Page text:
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Instrument Orientation Tool

Instrument cover photo.
This documentation covers part number 10-0000016.


If you’ve ever deployed a seismometer or other magnetic instrument in the field, you’ve likely been frustrated with how difficult it is to measure it’s orientation. You can’t get your compass close, but you want to take a measurement. The inexpensive solution has been to use a straight edge top-hole that is visually aligned with the seismometer and measure that. It’s not that accurate, can be time consuming, and is subject to the bias of the technician. The other options are gyrocompasses that can run into six figures or determining the orientation with time consuming post-processing. This tool makes the process simple, fast, and inexpensive with results of reasonable accuracy for most seismometer, tiltmeter, and other geophysical instrument deployments at the surface of in shallow post-holes.

Other than its low cost - one of the major advantages of the tool is that it is in no-way a controlled technology. It utilizes a standard pocket transit and a laser with a prism similar to that found in laser pointers used for presentations. This makes transport of the device easy for international travel.


Components of the instrument orientation tool.

What's in the Box?

  • Instrument Orientation Tool


  1. Verify that your pocket transit is set to the desired magnetic declination or to zero for declination corrections to be applied after the deployment.

  2. Ensure that the two brass thumb screws projecting into the compass pocket are backed out until they are not protruding any into the compass area.

    Ensuring the thumbscrews for the compass pocket are loosened.

  3. Insert your pocket transit with the pointer facing away from you if you're holding the instrument with the text and logo upright.
    Insert the pocket transit into the tool
  4. Gently tighten the thumb screws to secure the transit into position.

  5. Turn on the laser by pressing and releasing the power button. CAUTION: Do not look into the laser or point it at other people's eyes.

  6. Stand over the instrument and looking past the narrow section of the tool, align the green laser line with the orientation mark on the instrument (commonly a North arrow).

  7. Shift your focus from the instrument to the level on the device and adjust to make sure it is centered. Repeat ths focus shift until you are aligned and level.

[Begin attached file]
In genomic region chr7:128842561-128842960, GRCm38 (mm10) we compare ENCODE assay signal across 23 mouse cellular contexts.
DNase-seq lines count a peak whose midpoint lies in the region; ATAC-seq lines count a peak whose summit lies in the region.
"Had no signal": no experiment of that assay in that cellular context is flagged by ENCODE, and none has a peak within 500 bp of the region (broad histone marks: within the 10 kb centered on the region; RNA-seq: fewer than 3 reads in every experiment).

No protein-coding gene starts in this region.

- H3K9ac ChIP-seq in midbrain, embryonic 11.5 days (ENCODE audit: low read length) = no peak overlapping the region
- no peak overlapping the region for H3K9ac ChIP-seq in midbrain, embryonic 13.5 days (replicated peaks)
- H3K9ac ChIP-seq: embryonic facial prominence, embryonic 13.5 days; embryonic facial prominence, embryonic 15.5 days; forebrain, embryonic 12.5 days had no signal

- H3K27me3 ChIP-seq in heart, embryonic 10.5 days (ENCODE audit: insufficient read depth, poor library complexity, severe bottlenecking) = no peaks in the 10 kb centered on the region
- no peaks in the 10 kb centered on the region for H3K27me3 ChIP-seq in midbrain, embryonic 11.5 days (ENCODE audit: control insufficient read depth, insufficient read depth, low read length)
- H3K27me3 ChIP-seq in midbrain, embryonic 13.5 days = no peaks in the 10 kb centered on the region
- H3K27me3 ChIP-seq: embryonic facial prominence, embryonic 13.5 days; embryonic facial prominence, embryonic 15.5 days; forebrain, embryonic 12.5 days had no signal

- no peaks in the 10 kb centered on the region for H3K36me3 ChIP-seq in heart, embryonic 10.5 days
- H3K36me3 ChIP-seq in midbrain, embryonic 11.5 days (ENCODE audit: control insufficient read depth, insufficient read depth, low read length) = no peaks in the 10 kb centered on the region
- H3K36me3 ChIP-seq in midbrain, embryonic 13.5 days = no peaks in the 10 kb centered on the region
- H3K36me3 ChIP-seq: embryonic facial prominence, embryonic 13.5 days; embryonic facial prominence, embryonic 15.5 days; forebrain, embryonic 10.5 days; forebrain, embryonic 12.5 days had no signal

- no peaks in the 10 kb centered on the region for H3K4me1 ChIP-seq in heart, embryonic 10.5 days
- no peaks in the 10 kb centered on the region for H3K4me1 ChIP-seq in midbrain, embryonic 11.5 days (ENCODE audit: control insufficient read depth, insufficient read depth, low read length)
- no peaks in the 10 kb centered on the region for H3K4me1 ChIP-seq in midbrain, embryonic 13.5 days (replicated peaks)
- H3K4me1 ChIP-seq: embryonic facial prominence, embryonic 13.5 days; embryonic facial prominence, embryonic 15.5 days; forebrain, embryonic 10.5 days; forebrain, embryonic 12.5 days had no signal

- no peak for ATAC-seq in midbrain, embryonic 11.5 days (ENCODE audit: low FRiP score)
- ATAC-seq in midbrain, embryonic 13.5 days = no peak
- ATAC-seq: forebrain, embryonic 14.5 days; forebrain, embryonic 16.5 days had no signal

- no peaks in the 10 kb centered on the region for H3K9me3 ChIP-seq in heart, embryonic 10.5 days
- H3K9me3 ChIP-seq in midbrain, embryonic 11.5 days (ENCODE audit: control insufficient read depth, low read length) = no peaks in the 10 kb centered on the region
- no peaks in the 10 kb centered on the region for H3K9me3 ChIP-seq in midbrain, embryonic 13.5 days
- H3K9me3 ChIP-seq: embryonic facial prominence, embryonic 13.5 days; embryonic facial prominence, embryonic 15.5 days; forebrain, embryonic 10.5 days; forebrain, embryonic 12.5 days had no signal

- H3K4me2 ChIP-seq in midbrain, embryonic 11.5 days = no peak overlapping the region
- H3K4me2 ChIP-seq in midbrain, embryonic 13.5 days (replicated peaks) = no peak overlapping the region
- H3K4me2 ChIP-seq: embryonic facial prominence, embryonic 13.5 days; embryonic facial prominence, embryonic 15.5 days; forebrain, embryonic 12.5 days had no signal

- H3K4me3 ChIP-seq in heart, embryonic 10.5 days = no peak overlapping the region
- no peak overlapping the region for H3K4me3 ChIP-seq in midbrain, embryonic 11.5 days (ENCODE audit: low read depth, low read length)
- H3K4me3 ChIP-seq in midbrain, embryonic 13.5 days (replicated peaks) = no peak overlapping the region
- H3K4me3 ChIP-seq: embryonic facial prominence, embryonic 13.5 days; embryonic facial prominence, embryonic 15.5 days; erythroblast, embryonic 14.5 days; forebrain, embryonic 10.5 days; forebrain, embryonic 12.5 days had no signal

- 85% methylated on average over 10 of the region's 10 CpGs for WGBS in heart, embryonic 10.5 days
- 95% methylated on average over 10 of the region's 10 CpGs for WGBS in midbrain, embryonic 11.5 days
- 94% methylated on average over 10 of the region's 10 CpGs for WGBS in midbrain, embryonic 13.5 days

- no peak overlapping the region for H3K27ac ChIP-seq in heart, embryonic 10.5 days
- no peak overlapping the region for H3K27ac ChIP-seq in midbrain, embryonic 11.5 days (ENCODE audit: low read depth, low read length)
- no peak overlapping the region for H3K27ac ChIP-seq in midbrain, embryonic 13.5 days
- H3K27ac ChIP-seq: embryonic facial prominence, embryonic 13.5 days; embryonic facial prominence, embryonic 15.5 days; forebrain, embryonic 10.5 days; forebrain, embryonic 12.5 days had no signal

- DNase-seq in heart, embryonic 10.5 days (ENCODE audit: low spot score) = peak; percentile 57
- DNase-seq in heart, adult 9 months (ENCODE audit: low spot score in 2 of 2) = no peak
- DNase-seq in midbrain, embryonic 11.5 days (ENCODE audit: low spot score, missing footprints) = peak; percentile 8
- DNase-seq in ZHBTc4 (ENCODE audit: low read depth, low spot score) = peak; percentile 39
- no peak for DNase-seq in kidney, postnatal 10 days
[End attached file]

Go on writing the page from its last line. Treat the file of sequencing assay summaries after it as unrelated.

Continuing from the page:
Operation of the orientation tool.

  8. Read the transit or using your right thumb depress the lock button on the transit and read it then. Some transits seem to shift the reading by a few degrees when pressed while others do not. Verify that yours does not or determine by how much it does and correct for it when using this method.

  9. Turn off the laser and proceed to the next installation.


The instrument orientation tool requires very little maintenance. Occasional wipes with water (slightly soapy if very dirty) will help keep to looking good. Just be sure to not submerge the instrument as it is splash resistant, not water proof.

Replacing the Batteries

  1. Remove the five (5) brass screws holding the left side cover of the instrument down with a number 2 Phillips screwdriver. Remove the cover.

  2. Remove and replace the two (2) AA batteries in the holder. We recommend standard alkaline cells from any of the major battery manufacturers.

    Battery compartment of the tool.

  3. Replace the cover and snug the screws.

Alignment Calibration

If you believe your instrument to be out of alignment, it can be re-sighted with just a couple of tools in about 5-10 minutes.

  1. Find a flat surface such as a table and verify that it is flat end-to-end (i.e. not twisted). Level does not matter as long as the table is self-consistent. Ideally 6-12 feet of length works well.

  2. Turn on the laser being careful to avoid direct eye contact. Set the tool on its side (the side without the compass screws).

  3. Move a square (carpenters, speed, or machinists will all work) into the beam at the opposite end of the table. If the laser does not follow the edge of the square, it needs to be realigned.

    Example of a badly misaligned laser.

  4. Remove the nine (9) screws holding the right side cover down on the instrument with a number 2 Phillips screwdriver and remove the cover.

  5. Slightly loosen the laser set screw with an allen key and grasping the laser body, turn it. Check the alignment with the square and continue to refine it until the laser exactly traces the square's profile.

    Loosening the laser set screw.

  6. Gently secure the laser with the set screw and re-check the alignment.
    Aligning the laser to a square.
  7. Once aligned, reinstall the top cover and nine (9) screws.


No laser showing - Common causes include dead batteries or a broken wire between the laser, switch, and batteries. Open the battery cover and check all connections. Replace the batteries.

Readings are incorrect - Common causes include proximity to magnetic/ferrous materials or mis-alignment of the tool. Verify that all magnetic materials are removed from the immediate measurement area and that the alignment of the tool is correct.